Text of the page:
NV Access: Interview and Review
NV Access began back in 2006 when two friends decided to create some life-changing open source software. NVDA (NonVisual Desktop Access) began as a pet project for Michael Curran. Michael Curran and James Teh have been friends since they were young boys and are the founders of NV Access, which is a non-profit organization based in South East Queensland, Australia. They met on a music camp for the blind and both share a strong interest in technology. Earlier in the week, Top 10 Website Hosting had the privilege to interview Michael to discuss NVDA in more detail.
Michael told us that: “To use a computer independently as a blind person, I require special software called a Screen Reader, which will read the text on the computer screen using synthetic speech or braille”. This software can cost around $1000. Michael and his friends “wondered why there were no free screen readers available” and felt that it was unfair for blind people to have to pay more to be able to use computers.
In 2006 this was all set to change when Michael decided to take the plunge and work on his idea and named it NVDA. His vision was to create a free version of the Screen Reader software that allowed him and so many other blind people to use computers to enhance their life and provide independence. The creation of NVDA would mean that he and his friends would no longer need to pay for commercial solutions.
We were keen to find out what inspired Michael to make the software totally free to users all around the world. Michael informed us that he felt lucky that he had always received strong support from his family, community, and local charities. This enabled him to have access to the tools and opportunities to allow him to gain a good education and participate in the community. Michael wanted to provide this for other people who were visually impaired. NVDA was created to give blind people a “chance to contribute to society like I had been given”, Michael informed us.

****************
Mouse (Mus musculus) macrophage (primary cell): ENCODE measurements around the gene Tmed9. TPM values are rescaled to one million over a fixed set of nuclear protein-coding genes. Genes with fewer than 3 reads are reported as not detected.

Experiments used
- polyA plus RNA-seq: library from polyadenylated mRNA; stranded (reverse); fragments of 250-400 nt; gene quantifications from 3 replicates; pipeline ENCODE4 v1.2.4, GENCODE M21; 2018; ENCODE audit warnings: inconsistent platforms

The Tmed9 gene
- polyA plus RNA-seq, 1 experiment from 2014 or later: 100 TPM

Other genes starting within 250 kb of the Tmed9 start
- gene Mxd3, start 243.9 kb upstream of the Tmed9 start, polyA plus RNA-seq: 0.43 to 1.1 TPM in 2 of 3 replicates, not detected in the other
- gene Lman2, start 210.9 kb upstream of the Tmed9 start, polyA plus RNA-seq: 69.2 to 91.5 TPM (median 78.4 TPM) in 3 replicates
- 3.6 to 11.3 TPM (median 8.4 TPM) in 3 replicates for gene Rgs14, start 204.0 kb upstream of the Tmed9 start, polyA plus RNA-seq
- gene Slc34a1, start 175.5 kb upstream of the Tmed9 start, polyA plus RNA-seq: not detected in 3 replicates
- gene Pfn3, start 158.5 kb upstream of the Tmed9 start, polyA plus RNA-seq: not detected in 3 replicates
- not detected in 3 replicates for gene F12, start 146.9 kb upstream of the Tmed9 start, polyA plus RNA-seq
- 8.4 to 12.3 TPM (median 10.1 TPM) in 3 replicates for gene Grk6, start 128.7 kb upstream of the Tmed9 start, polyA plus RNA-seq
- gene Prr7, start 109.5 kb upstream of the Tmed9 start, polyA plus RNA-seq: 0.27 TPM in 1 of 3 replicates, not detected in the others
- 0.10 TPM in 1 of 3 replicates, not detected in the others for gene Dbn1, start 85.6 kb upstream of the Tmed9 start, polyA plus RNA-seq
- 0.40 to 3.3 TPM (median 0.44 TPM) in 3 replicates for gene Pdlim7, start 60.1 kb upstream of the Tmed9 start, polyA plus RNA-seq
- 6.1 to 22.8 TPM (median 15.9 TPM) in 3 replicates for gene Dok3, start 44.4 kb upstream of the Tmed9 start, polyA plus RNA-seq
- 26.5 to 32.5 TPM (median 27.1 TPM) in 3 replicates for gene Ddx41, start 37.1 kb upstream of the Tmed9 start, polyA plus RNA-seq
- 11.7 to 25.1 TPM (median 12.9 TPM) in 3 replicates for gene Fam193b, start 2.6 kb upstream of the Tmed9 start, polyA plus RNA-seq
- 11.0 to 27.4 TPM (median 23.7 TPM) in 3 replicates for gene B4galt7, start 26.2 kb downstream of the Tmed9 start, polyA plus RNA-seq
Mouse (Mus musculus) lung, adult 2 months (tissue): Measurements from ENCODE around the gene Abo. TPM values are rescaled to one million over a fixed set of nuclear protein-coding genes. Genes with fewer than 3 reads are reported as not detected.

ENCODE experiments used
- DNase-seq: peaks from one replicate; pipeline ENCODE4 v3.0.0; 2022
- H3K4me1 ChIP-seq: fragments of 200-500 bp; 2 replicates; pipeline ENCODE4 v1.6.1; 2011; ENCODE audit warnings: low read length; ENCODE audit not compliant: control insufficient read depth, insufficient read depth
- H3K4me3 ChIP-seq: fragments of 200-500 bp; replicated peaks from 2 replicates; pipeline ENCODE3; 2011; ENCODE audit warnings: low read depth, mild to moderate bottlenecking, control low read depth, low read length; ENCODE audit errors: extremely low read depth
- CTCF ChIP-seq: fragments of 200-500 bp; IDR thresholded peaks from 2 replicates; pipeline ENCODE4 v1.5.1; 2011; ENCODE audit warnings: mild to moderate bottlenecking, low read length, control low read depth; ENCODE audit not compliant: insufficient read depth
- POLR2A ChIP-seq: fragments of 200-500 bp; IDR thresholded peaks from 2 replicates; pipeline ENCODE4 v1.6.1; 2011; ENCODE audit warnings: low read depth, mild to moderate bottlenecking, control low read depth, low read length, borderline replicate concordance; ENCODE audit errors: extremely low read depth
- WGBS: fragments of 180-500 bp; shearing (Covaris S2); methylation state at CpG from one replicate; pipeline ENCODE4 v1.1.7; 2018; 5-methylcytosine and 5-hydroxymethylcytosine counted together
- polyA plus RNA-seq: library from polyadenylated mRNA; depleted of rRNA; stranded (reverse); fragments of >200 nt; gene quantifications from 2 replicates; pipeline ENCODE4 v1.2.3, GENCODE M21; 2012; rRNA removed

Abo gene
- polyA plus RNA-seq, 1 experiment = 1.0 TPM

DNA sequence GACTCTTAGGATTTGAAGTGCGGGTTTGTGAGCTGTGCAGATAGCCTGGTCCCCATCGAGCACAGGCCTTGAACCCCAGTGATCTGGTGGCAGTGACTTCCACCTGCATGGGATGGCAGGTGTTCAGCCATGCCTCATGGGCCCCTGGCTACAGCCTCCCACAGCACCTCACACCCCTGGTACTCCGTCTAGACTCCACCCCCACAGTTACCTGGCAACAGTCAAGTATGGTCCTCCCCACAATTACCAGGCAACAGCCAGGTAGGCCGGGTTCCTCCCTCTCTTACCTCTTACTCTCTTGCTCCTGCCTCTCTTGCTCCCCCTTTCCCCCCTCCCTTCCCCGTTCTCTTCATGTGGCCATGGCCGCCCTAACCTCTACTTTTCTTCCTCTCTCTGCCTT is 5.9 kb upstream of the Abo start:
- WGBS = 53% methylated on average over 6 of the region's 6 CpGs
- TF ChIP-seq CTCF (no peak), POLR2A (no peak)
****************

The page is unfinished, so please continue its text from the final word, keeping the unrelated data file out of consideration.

“The Screen Reader must be free, ensuring that all blind people no matter their economic status get equitable access to computers”
Creating an Open Source Platform
“Making NVDA open source was most certainly the right choice” Michael Curran
When NVDA began, the only Screen Reader products available for the Windows platform at that time were closed source.. (meaning there was no access to the code). Michael had been using Screen Readers for years, so was familiar with how the software should look, feel and work. In addition, he had been working with other open source projects on the Linux platform so saw first-hand how open source development can enhance a business model. Michael decided that an open source model was the correct path for NVDA.
Although there was software on the market back in 2006, Michael told us “There were no courses, references, or sample code I could really rely on”. This meant that he had to start from scratch and completely re-invent the wheel. Another reason for making NVDA open source was that Michael wanted to allow other blind people to contribute to the software. He felt this would both allow others to have a say in the direction of the software and also enhance the experience for all. Thanks to very many volunteers and the open source model, NVDA has also been translated into over 50 languages. To date Michael told us that “about 46% of all code contributions come from outside of NV access “ and also NV Access has “had contributions from at least 184 people across the globe”.